Wednesday, May 20, 2009

Winningest Sports Cities?

The Toronto Star produced the following map (accompanying this article) showing the "winningest sports cities" in North America:



Now I fully expected Boston to rank at the top -- I could not even think of a city that would come close. So how to explain the methodology, and therefore the results, whereby Indianapolis (with exactly one championship during the time period under discussion, the period since 2000) ranks number one and three Canadian cities are in the top ten? (With Vancouver being ranked #3 -- do they count the Grizzlies, who did not leave town until after the 200-2001 season, in which the Grizz had a .280 winning percentage? Or the second half of a 1999-2000 season when they were slightly worse?)


First, they are going solely by winning percentage. Which is just inane -- in the time that Indy has won one title between its two teams that count (the Pacers and the Colts) the Boston teams IN THOSE SAME TWO SPORTS have won four championships. And the Red Sox have added two. Winning percentages in sports with actual championships are fairly meaningless as anything other than a rough aggregate. North America isn't the freaking British Premier League. And thank God for that, though relegation in our sports leagues would be awesome.


But how to explain the Canadian presence? Well, despite not counting Major League Soccer -- an exclusion I can live with, though why include the NHL in that case? -- the survey counts THE CANADIAN FUCKING FOOTBALL LEAGUE! That's right -- Vancouver's football team counts as much as the Cleveland Browns just because they are in the position every year of winning their Gray Cup. Any of the worst Cleveland Browns teams of any one of the last ten years (which provides a bevy of options) would take an all star team drawn from the best Canadian Football League team of the last ten years and would rape, pillage, plunder, and rape that team again. This is not even an argument I will have. I am simply right.


Look -- no argument drives me insane more than when some nimrod claims that a great college sports team in any given year would beat the worst professional team in that sport. The best team will have ten to twenty guys become professionals, not all of whom will pan out. The worst professional team still consists of much more talented players all of whom, tautologically enough, managed to become professional football players. Last season's historically woeful Detroit Lions would beat last year's Florida Gators by fifty every time out. But I will make the claim that the collegiate "national champion" (fuck the BCS) in any given year would easily be able to compete in the CFL, which draws its talent from a pool that does not include the 250+ new players drafted into the NFL. The talent disparity so clear between even the worst (real) professional team and the best college team in that same sport is fully mitigated when talking about the talent level in the CFL.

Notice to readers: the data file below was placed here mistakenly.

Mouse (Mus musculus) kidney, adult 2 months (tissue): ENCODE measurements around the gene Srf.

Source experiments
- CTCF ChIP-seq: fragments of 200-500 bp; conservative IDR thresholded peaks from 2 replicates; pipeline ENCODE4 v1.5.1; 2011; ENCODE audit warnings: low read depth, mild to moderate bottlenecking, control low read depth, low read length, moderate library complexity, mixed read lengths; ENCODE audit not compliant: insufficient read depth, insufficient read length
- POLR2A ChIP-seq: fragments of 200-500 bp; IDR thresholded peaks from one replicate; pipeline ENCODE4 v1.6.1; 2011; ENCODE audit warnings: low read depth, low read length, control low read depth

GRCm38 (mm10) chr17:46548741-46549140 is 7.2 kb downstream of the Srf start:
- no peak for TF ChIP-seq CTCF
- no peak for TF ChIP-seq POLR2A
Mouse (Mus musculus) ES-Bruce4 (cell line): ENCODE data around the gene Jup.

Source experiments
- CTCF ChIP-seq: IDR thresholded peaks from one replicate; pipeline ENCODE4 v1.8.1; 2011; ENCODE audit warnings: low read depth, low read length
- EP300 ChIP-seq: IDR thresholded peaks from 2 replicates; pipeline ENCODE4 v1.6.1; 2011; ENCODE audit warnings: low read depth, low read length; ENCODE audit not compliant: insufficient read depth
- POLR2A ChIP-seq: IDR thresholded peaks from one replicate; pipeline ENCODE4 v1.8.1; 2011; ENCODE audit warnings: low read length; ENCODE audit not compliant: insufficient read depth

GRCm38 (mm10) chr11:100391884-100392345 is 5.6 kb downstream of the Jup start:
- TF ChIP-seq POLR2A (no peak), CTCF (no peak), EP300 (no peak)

Anyhow, the upshot: The Toronto Star sports section is clearly populated by ridge-browed asstards.


This is why we should probably just take over Canada.

5 comments:

Mark said...

"The Toronto Star sports section is clearly populated by ridge-browed asstards."

Guess what, the Sports section is the best section in that newspaper. Trust me.

dcat said...

Mark --
Thanks for popping by.
I actually am basing my whole argument on being annoyed by this article/map. So I might have some methodological issues of my own!

dcat

Slicer said...

I wish you'd just really tell us how you feel.

Ken said...

"Any of the worst Cleveland Browns teams of any one of the last ten years (which provides a bevy of options) would take an all star team drawn from the best Canadian Football League team of the last ten years and would rape, pillage, plunder, and rape that team again. This is not even an argument I will have. I am simply right."

Hear, hear! And wittily expressed to boot.

In defence of the Toronto Star sports pages, I had a correspondence via email with the Deputy Sports Editor a couple of years ago (he used to write quite a readable sports blog) and he is a thoroughly nice bloke. Though, clearly, not taking championships into account more is stupid. And I say this as a Colts fan.

dcat said...

Slicer --
You know me -- I try to keep it subtle, measured, and objective.

Ken --
Yeah, and also, surely if winning percentage is the key factor, they would have to balance out the number of games teams play in various leagues. Does an NFL game count as much as one MLB game? Do they simply average winning percentages? It's a silly endeavor, but in this silly endeavor, I want accountability, dammit!

dcat